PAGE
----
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Seed Starting setup question

Posted by dragonjaze 5a (My Page) on
Wed, Jan 26, 11 at 15:45

Some things to note: This will be the first time starting plants from seed on more than a single plant basis. I am a complete novice! :)

I am about to set up my seed starting area in the basement, and I have a question about lights. I am planning on having 2 fluorescent fixtures, each 4 ft in length, your standard run-of-the-mill shop lights.

My plants will be on a sawhorses and plywood table, and the lights will hang from the ceiling. Is it a good idea to have the fixtures independent of each other, so I can raise and lower each one separately, or can I tie them together in one system?

Again, complete novice, so I have no idea how fast the following plants will grow. This is what I will be attempting:
Bell peppers
pole beans

My original plan had the lights fixed together so I could raise and lower as one unit, but I got to thinking about it, and was wondering if I would come to regret it when the tomatoes got so much taller than the lettuce?

And a small fan for air circulation is good, right?

Follow-Up Postings:

RE: Seed Starting setup question

Wow! You have an awesome plan and you are correct, I would keep them separate, each plant will grow at a different rate. You can always use something to raise the plants up to the lights, like books underneath, to try to even them out better.

One more tip, make sure you look at when to plant your seeds so you don�t start too early or late. I was so excited my first year I planted everything in Jan and come May I had a jungle that was such a nightmare to water and shift around and my plants did not like getting transplanted to large.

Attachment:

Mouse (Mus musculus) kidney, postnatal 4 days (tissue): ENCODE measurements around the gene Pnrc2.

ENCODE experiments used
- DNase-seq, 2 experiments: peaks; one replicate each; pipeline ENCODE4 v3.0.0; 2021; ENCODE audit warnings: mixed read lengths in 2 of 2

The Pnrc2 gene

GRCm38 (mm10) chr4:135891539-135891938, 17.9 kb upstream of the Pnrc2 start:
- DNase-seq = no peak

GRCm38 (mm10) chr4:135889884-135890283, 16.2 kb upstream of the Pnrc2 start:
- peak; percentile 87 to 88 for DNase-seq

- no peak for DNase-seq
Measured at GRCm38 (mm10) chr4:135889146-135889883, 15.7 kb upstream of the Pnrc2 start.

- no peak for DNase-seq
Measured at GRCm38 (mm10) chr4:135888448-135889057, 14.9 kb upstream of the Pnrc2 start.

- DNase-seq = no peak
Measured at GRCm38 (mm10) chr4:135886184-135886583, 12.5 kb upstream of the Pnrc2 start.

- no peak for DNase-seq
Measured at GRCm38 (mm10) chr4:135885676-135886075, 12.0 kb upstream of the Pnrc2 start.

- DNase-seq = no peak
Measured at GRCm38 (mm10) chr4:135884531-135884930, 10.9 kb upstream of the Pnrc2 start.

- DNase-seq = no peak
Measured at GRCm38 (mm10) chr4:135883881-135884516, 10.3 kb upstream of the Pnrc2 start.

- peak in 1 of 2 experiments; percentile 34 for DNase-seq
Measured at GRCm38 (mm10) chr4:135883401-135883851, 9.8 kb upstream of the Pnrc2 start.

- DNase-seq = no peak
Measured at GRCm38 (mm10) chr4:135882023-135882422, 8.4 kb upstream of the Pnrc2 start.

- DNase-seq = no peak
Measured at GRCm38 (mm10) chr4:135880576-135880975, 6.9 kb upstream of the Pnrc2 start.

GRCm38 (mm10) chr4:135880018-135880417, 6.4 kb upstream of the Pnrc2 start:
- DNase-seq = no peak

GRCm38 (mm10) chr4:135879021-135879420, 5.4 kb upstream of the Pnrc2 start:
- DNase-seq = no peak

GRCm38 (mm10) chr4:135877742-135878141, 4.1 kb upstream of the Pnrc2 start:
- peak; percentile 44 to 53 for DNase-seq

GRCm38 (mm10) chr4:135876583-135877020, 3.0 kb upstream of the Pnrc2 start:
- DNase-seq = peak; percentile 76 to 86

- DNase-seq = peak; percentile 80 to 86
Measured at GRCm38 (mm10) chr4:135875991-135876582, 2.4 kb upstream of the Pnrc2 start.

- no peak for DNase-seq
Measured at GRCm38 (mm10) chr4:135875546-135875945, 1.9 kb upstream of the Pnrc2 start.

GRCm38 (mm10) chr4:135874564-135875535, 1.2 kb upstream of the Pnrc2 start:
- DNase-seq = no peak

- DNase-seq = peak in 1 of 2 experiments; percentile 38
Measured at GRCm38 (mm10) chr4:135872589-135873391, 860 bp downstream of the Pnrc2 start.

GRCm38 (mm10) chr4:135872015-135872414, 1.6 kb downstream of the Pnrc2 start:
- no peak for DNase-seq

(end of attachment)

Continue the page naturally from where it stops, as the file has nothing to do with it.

Have fun and keep posting your progress : )


RE: Seed Starting setup question

I only question the pole beans, zucchini and watermelon. You might find those are best planted directly in your garden. You'll be amazed how fast they sprout up. I started zucchini in pots last year and within 2 weeks, they were outgrowing their pot. Conversely, the seeds I planted later directly in the ground took off just as fast as the ones I planted in pots. Same with pole beans. Not all plants like to have their roots disturbed by sowing in pots then transplanting. You might want to try an experiment by starting some indoors, and direct seeding others. See which ones work out better for you in the long run.

Good luck!

RE: Seed Starting setup question

yes, I had to look up the indoor starting time for the beans and watermelon, because those weren't on the package. I know they aren't normally started indoors, but I'd like to try. Didn't even think about doing it both ways, thanks!

And I'm so eager to get started that I'd like to plant stuff NOW, but I'm making myself wait :) I have a nice little schedule planned out as to what gets started when.

I'm aiming for the second or third week in May for planting out. Our last frost date around here is usually about Mother's day (burbs of Chicago).

I can't wait to see green growing things. SOOOO tired of winter.

RE: Seed Starting setup question

Loribee hit the nail on the head.

I am in the same area as you dragonjaze and that is the schedule I use as well. I look more at soil temps then air temps becuase I can always cover seedlings, but some really hate cold soil.

I would do both as suggest!

I cant wait for spring as well! Have fun :)


RE: Seed Starting setup question

Beans are best grown directly into the ground. They do not like to be transplanted. Lettuce grows pretty fast once planted in the ground. Tomatoes usually take 4 - 5 weeks before needing transplanting into the ground. Watermelon & Zuccini also will only take 4 or 5 weeks at the MOST before needing transplanting. Peppers I start about 6 or 7 weeks. They take the longest.

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